When I was a girl, there were movie theaters. Before the collapse of the film industry, before the COVID-19 pandemic, there were brick buildings lined with vinyl posters as far as the eye could see. I remember crushed velvet carpet beneath my sneakers and the lingering scent of well-buttered burnt popcorn in the lobby. If I cuff my ear, I can hear the murmurings of a ghost crowd excited for what could have been a summer blockbuster. Children are screeching at the top of their lungs and ducking in and out of the stanchions separating the queues as their parents hurry to purchase tickets to Pixar’s latest animation. Do you remember Pixar? That animation company famous for making adults cry like little kids and little kids understand adult emotions. Films had a way of doing that to people, especially when crammed into a small room of staggered recliners cloaked in darkness before an enormous screen of moving images. I miss that. I miss feeling things in synchrony with hoards of strangers: how we all screamed together at cheap jump scares or collectively cried at the death of a beloved character. Films had a way of bringing people together.

But, that was in my girlhood: a time before masks, social distancing, and an extremely contagious respiratory disease to people within six-feet of each other. Such conditions are counterintuitive to the movie-going experience. Covid-19 arrived quietly, but didn’t leave without causing a grand commotion. The world had lost more than one million people and the survivors forgot how to socialize. Fearful of another outbreak, large gatherings became a thing of the past. Rambunctious children no longer terrorized lobbies of crushed velvet carpets; instead, an eerie silence perforated desolate theaters across the nation. Struggling to acquire new film properties, movie theaters experienced devastating deficits and were eventually bought out by streaming services such as Netflix and Disney Plus. Movies became a casual affair of PJs and laptops. Red carpets were rolled up and old Hollywood turned in its grave.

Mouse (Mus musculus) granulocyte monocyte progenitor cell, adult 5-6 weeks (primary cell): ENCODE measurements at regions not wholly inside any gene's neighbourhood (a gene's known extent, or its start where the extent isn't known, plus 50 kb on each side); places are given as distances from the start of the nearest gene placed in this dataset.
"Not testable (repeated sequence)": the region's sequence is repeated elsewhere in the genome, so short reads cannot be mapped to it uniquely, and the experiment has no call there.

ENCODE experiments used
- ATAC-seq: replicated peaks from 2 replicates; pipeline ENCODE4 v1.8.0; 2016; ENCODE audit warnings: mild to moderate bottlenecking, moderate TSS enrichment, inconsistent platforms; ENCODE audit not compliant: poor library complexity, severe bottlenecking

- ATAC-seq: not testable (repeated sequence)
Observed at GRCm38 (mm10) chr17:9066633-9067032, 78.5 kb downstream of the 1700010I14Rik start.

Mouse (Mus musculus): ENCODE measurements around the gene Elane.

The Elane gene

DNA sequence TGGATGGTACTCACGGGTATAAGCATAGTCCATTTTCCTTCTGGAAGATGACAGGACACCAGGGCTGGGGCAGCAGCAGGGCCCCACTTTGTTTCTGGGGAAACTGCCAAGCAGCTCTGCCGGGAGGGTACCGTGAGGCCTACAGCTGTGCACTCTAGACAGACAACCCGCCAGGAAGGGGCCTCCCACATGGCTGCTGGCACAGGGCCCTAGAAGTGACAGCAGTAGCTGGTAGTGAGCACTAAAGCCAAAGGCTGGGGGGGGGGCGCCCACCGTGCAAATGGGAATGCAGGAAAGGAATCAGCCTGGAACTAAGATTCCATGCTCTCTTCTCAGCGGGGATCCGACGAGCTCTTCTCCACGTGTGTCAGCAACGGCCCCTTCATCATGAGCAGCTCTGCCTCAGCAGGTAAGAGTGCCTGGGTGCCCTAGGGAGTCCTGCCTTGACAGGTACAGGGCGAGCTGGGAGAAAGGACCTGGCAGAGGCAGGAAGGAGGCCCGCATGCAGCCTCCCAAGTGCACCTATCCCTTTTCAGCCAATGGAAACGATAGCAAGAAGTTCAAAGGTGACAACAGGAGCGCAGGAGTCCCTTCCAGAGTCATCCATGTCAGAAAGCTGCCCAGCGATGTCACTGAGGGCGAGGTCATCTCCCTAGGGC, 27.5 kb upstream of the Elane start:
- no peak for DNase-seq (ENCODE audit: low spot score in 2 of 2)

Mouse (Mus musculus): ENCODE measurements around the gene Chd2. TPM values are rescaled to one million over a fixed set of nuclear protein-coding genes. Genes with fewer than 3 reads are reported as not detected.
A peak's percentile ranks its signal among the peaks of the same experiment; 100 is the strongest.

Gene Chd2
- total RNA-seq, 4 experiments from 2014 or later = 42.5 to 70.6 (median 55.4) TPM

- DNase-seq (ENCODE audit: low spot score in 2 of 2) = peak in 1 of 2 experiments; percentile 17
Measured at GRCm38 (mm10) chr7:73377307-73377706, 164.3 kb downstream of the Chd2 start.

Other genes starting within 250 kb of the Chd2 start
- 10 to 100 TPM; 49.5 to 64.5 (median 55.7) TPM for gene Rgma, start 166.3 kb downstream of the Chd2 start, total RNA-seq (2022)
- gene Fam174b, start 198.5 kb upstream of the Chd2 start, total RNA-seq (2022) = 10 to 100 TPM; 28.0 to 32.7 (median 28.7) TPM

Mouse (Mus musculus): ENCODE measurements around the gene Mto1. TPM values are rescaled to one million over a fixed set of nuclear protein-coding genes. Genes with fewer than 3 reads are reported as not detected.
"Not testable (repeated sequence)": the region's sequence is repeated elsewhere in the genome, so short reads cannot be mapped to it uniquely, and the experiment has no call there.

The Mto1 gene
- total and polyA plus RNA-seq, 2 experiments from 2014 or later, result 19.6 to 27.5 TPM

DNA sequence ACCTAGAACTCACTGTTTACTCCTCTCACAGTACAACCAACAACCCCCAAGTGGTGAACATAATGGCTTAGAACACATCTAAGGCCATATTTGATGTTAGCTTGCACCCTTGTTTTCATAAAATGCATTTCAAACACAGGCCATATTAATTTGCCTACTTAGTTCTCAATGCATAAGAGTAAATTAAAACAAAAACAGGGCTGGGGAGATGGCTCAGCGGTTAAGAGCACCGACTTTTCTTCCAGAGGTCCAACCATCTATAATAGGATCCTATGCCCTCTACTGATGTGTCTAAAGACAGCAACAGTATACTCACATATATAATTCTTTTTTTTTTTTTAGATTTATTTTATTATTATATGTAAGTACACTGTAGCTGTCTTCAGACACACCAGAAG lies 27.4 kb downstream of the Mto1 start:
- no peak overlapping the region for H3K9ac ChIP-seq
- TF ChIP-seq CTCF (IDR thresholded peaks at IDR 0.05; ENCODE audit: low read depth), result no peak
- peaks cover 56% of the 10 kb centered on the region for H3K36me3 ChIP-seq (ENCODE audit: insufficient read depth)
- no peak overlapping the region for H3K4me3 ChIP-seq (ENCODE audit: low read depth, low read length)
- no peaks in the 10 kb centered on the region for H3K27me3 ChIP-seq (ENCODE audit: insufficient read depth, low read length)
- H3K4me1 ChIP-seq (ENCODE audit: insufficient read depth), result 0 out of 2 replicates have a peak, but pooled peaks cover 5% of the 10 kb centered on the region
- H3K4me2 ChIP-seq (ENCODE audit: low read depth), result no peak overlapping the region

When I was a girl, there were movie theaters; but today, I’m a woman shuffling through an empty lot of peeled posters, muddy carpets, and rubble.